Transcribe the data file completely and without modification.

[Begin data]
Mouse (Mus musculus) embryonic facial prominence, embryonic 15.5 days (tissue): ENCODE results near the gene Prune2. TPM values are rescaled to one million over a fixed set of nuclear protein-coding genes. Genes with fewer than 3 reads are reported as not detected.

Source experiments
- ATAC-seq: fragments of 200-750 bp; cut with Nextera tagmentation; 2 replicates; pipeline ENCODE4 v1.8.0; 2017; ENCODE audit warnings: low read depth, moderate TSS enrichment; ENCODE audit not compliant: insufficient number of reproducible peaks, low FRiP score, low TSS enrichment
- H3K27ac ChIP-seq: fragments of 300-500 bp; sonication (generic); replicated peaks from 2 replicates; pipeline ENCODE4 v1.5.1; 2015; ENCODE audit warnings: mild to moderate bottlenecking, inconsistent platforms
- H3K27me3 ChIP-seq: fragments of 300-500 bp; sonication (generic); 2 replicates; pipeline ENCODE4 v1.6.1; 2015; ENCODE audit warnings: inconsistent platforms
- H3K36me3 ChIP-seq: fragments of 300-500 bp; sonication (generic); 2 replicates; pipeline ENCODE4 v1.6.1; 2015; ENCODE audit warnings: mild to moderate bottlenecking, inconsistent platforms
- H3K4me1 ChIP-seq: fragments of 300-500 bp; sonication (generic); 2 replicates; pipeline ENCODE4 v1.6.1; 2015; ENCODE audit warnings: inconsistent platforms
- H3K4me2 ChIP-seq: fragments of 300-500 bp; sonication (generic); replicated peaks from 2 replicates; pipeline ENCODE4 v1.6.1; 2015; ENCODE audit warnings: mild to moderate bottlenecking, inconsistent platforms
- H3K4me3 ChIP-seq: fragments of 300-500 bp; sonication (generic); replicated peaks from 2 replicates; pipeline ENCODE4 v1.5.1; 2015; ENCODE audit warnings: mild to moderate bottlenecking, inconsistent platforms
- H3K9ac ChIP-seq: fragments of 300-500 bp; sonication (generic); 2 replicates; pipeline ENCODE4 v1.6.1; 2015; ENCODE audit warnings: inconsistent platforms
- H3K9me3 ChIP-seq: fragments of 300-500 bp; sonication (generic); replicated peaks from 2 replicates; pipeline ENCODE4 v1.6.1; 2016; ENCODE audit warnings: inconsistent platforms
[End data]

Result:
Mouse (Mus musculus) embryonic facial prominence, embryonic 15.5 days (tissue): ENCODE results near the gene Prune2. TPM values are rescaled to one million over a fixed set of nuclear protein-coding genes. Genes with fewer than 3 reads are reported as not detected.

Source experiments
- ATAC-seq: fragments of 200-750 bp; cut with Nextera tagmentation; 2 replicates; pipeline ENCODE4 v1.8.0; 2017; ENCODE audit warnings: low read depth, moderate TSS enrichment; ENCODE audit not compliant: insufficient number of reproducible peaks, low FRiP score, low TSS enrichment
- H3K27ac ChIP-seq: fragments of 300-500 bp; sonication (generic); replicated peaks from 2 replicates; pipeline ENCODE4 v1.5.1; 2015; ENCODE audit warnings: mild to moderate bottlenecking, inconsistent platforms
- H3K27me3 ChIP-seq: fragments of 300-500 bp; sonication (generic); 2 replicates; pipeline ENCODE4 v1.6.1; 2015; ENCODE audit warnings: inconsistent platforms
- H3K36me3 ChIP-seq: fragments of 300-500 bp; sonication (generic); 2 replicates; pipeline ENCODE4 v1.6.1; 2015; ENCODE audit warnings: mild to moderate bottlenecking, inconsistent platforms
- H3K4me1 ChIP-seq: fragments of 300-500 bp; sonication (generic); 2 replicates; pipeline ENCODE4 v1.6.1; 2015; ENCODE audit warnings: inconsistent platforms
- H3K4me2 ChIP-seq: fragments of 300-500 bp; sonication (generic); replicated peaks from 2 replicates; pipeline ENCODE4 v1.6.1; 2015; ENCODE audit warnings: mild to moderate bottlenecking, inconsistent platforms
- H3K4me3 ChIP-seq: fragments of 300-500 bp; sonication (generic); replicated peaks from 2 replicates; pipeline ENCODE4 v1.5.1; 2015; ENCODE audit warnings: mild to moderate bottlenecking, inconsistent platforms
- H3K9ac ChIP-seq: fragments of 300-500 bp; sonication (generic); 2 replicates; pipeline ENCODE4 v1.6.1; 2015; ENCODE audit warnings: inconsistent platforms
- H3K9me3 ChIP-seq: fragments of 300-500 bp; sonication (generic); replicated peaks from 2 replicates; pipeline ENCODE4 v1.6.1; 2016; ENCODE audit warnings: inconsistent platforms